New Mexico Senate approves tax increases, spending plan

Article Tools
  • PrintPrinter-Friendly
  • EmailEmail Article
  • ReprintReprints
  • CommentsComments

SANTA FE, N.M. (AP) — The New Mexico Senate approved a $6.1 billion spending plan as well as companion tax increases on Saturday designed to shore up funding for public schools and state agencies amid a budget crisis linked to a downturn in oil prices and a sluggish economy.

A proposed general fund spending increase of $23 million for the fiscal year starting in July cleared the Democrat-led Senate on a 38-8 vote. The two dissenting Democrats said it did not do enough to bolster educational funding, while Republicans expressed reservations about increased court expenses and having only one day to read the fully revised bill.

Funding would increase by 0.5 percent for K-12 public schools, and by 2.5 percent for a judiciary branch that has struggled this year to pay salaries, compensate jurors and provide attorneys to poor defendants. The bill cuts funding to state universities, colleges and specialty schools by 1 percent.

The vote was 34-4 on a separate bill that raises roughly $350 million from an array of new taxes and fees, with only Republicans in opposition.

Republican Senate Minority Leader Stuart Ingle of Portales voted with reluctance for the tax revenue increases saying there was "nothing more that we can do to keep the state running in a somewhat uniform manner."

"There's going to have to be sacrifices from all aspects of our population," he said.

The House approved the original bills and must sign off on Senate revisions before they go to Republican Gov. Susana Martinez, who can veto any and all provisions.

Martinez has vowed to veto outright tax increases, while calling for greater government belt-tightening and indicating she would consider closing tax loopholes.

"She has presented various options to the Legislature that total up to $300 million in savings and is encouraged by recent conversations with lawmakers," said spokesman Chris Sanchez on Saturday in an email.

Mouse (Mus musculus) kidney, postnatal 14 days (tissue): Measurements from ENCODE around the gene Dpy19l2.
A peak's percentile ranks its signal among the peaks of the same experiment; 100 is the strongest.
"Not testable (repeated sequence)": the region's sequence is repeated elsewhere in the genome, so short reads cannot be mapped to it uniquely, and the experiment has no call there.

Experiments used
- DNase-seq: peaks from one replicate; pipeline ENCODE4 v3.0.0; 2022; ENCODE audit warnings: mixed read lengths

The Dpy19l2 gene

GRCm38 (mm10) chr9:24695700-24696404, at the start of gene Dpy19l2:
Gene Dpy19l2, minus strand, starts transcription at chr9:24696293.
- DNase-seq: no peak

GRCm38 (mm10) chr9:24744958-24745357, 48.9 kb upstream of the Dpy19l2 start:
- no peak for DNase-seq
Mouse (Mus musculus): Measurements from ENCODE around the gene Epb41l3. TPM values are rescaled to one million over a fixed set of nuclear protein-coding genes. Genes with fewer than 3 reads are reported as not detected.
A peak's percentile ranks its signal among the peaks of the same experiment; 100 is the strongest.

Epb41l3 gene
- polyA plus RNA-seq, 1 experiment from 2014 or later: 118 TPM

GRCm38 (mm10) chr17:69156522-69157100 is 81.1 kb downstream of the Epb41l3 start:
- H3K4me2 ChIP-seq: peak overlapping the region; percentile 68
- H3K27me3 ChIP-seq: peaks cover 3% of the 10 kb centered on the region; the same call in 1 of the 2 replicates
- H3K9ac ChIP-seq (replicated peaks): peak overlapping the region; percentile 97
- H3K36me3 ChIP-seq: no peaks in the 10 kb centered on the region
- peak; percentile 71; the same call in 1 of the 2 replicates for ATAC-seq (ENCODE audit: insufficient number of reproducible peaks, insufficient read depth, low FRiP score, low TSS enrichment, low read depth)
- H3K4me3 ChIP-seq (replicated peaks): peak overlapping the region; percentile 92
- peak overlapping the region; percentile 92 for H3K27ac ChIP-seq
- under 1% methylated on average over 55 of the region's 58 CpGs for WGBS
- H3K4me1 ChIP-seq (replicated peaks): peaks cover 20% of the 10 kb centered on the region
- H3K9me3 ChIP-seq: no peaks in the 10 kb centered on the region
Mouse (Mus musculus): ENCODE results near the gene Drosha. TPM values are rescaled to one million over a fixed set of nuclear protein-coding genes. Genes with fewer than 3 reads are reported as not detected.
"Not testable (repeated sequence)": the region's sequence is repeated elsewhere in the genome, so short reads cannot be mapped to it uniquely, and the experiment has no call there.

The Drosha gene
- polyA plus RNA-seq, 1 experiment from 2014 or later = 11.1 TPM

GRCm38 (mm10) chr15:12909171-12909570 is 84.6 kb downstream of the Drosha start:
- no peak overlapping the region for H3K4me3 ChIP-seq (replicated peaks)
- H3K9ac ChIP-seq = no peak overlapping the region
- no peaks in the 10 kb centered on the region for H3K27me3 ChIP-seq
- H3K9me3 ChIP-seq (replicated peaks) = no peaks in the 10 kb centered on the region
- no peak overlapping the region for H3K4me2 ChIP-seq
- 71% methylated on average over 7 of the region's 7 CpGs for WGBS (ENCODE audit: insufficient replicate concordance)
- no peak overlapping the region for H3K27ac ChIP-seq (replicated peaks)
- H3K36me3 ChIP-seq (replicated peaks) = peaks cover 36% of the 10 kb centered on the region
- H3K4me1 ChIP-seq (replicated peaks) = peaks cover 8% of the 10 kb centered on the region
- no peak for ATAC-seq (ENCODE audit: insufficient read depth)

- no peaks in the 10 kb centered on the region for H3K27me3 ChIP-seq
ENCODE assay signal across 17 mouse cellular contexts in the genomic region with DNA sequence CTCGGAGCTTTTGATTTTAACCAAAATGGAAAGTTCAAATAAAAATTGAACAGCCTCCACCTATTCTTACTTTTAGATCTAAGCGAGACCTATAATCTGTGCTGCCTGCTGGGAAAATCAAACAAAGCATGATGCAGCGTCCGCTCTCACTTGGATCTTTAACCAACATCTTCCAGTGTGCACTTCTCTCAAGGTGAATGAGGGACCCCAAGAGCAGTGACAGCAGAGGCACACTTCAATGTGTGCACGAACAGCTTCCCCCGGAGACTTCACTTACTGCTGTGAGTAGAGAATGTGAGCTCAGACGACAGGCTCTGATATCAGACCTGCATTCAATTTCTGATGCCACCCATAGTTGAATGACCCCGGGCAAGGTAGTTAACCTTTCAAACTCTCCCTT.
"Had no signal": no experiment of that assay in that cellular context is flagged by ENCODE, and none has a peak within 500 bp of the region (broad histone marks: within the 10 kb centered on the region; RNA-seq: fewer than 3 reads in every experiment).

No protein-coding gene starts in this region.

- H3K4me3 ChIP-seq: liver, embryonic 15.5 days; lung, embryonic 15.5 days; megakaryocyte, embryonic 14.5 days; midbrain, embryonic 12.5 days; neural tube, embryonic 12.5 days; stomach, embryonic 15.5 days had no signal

House Appropriations and Finance Committee Chairwoman Patricia Lundstrom, D-Gallup, said she backs the Senate revisions that included additional tax revenues to boost reserves next year to $190 million in an effort to protect the state's credit rating.

The revised budget package would depend heavily on new tax revenue streams from nonprofit and government hospitals. The health sector has been a bright spot on the state economy, spurred by increased federal spending on Medicaid health care for the poor, but provides relatively little tax revenue, according to state economists.

Taxes also would rise on gasoline sales by 10 cents a gallon and on diesel by 5 cents a gallon to increase reserves and pay for local road maintenance and construction projects. Taxes on vehicle sales would increase by 1 percentage point to 4 percent.

The plan would freeze an ongoing reduction in the state corporate income tax rate, and extend taxes for online sales to all large out-of-state retailers. Amazon announced this week it will begin collecting sales taxes in New Mexico.

The state budget woes are linked to a sluggish state economy and a plunge in oil prices and corresponding state revenues that began in 2015. Oil production in New Mexico set a new record in 2016, but did little to replenish state coffers or restore lost jobs in the energy sector.

State law requires a balanced budget, with scant reserves to fall back on this year. The state has burned through backup funds that totaled more than $700 million in mid-2015, leaving just $77 million in spare cash for the current fiscal year that ends in June.

Funding was slashed in October at most departments, including public education, and was followed this year by a sweep of cash from school district reserves and other government accounts to plug a stubborn deficit and restore a modest cushion.

Public employee and teacher unions continued to pressure lawmakers Saturday to avoid further spending cuts.

Dan Secrist, local political director for the Communications Workers of America that represents 3,000 state workers, cautioned that a proposed overhaul of the federal health care system by the White House and House Republicans could put more pressure on state finances soon.

"We don't believe this (state) government can continue to function without some revenue increases, especially with what is coming out of Washington," he said.


Web Only

You must be logged in to leave a comment. Login |  Register
Ground Rules for Posting
We encourage lively debate, but please be respectful of others. Profanity and personal attacks are prohibited. By commenting, you are agreeing to abide by our user agreement.
All comments are public.

Back to Top Back to Top

Most Popular Stories

Viewed

Emailed

Commented